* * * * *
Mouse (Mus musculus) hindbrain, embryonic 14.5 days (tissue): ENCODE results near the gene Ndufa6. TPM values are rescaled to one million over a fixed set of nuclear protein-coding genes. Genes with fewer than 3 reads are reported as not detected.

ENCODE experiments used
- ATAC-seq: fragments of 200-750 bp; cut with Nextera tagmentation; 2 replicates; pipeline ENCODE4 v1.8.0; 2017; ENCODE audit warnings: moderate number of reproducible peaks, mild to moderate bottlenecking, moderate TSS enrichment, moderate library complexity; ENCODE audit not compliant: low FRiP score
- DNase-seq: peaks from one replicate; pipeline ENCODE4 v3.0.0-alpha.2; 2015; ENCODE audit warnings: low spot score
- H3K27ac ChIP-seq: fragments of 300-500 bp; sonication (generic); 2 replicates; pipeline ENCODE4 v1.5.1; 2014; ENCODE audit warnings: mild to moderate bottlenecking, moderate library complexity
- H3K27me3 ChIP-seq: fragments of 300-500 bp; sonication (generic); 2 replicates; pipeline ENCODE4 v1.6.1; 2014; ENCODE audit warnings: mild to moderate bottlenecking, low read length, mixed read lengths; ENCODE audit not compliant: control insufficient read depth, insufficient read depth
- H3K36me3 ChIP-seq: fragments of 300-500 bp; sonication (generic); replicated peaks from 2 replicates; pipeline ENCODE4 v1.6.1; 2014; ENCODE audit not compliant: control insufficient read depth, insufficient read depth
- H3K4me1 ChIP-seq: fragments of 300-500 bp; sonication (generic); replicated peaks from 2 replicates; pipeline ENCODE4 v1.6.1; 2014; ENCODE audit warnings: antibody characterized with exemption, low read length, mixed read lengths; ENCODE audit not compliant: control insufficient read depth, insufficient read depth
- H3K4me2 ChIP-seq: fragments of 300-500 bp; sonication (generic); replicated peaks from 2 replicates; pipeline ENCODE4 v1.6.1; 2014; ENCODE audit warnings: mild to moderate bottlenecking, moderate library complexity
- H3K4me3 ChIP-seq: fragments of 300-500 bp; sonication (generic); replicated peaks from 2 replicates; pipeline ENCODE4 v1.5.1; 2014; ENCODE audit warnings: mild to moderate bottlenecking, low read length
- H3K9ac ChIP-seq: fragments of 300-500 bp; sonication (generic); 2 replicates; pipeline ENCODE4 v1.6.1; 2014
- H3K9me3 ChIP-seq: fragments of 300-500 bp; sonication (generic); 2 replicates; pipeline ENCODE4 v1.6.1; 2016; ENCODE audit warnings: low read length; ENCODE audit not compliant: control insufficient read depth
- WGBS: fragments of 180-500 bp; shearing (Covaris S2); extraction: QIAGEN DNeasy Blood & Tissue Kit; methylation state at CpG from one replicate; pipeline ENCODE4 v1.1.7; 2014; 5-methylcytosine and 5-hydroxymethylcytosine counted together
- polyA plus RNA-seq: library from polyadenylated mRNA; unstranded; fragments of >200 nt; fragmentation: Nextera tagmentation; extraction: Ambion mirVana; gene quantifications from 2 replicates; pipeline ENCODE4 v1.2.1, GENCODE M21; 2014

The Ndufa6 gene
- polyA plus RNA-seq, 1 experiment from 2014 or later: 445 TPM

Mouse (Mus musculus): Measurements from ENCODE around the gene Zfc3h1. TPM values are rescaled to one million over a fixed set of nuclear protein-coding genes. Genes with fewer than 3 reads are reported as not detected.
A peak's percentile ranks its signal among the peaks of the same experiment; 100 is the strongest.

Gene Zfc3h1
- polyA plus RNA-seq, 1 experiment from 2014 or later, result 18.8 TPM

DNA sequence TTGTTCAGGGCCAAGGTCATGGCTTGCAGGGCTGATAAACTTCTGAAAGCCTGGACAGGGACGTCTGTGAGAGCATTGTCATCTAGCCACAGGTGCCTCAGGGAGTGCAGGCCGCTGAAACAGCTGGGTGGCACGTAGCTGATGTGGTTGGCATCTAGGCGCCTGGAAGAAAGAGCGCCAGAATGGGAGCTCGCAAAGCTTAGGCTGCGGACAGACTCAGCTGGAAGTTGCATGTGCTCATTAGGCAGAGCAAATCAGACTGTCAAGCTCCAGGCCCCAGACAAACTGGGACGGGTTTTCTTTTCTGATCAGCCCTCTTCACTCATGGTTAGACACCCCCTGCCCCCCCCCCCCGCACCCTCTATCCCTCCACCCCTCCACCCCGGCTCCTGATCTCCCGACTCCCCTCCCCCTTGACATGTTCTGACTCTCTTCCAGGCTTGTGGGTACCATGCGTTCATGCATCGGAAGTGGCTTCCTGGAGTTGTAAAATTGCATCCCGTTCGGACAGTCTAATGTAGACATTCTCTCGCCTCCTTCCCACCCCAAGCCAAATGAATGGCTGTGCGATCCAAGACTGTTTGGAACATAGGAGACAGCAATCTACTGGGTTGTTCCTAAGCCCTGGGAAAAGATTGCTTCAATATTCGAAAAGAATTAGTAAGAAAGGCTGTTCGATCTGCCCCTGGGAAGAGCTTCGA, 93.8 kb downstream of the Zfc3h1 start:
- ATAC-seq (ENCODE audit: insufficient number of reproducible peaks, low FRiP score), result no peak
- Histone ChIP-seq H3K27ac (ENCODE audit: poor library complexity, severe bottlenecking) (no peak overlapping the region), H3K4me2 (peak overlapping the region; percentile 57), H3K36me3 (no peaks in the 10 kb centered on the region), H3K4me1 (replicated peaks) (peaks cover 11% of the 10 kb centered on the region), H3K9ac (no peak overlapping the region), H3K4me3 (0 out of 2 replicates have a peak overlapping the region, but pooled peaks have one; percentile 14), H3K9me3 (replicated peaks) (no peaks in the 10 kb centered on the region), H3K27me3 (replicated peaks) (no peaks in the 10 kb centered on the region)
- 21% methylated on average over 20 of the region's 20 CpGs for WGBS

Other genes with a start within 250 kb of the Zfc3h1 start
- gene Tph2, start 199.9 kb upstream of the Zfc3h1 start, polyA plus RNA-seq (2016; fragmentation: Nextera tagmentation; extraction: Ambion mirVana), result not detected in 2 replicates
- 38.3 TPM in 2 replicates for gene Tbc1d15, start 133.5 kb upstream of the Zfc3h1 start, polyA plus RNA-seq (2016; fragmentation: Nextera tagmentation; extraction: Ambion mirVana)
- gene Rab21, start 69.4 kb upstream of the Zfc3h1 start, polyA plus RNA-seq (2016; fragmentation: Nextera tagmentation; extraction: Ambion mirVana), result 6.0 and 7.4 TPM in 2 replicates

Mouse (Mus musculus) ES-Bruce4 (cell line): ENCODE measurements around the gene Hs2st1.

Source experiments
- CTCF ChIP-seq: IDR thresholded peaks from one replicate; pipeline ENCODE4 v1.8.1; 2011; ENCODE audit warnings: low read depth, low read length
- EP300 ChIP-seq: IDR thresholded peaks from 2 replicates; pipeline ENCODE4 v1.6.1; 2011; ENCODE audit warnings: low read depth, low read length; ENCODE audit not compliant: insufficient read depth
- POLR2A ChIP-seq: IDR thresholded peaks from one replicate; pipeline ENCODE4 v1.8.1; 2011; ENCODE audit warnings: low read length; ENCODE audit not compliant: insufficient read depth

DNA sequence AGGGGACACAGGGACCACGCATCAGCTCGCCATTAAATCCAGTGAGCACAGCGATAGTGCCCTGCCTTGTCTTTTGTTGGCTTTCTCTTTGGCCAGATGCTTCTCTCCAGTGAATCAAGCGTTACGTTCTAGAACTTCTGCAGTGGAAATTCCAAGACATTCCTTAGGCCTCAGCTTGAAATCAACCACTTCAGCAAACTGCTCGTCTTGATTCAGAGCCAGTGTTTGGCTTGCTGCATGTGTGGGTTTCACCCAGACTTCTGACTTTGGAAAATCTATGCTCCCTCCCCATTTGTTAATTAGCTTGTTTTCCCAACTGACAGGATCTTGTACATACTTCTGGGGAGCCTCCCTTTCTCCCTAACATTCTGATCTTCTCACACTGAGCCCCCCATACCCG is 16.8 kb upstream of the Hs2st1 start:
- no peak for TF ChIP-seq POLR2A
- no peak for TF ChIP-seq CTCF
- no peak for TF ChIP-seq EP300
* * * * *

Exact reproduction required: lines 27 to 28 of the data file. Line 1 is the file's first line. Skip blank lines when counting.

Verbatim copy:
- 38.3 TPM in 2 replicates for gene Tbc1d15, start 133.5 kb upstream of the Zfc3h1 start, polyA plus RNA-seq (2016; fragmentation: Nextera tagmentation; extraction: Ambion mirVana)
- gene Rab21, start 69.4 kb upstream of the Zfc3h1 start, polyA plus RNA-seq (2016; fragmentation: Nextera tagmentation; extraction: Ambion mirVana), result 6.0 and 7.4 TPM in 2 replicates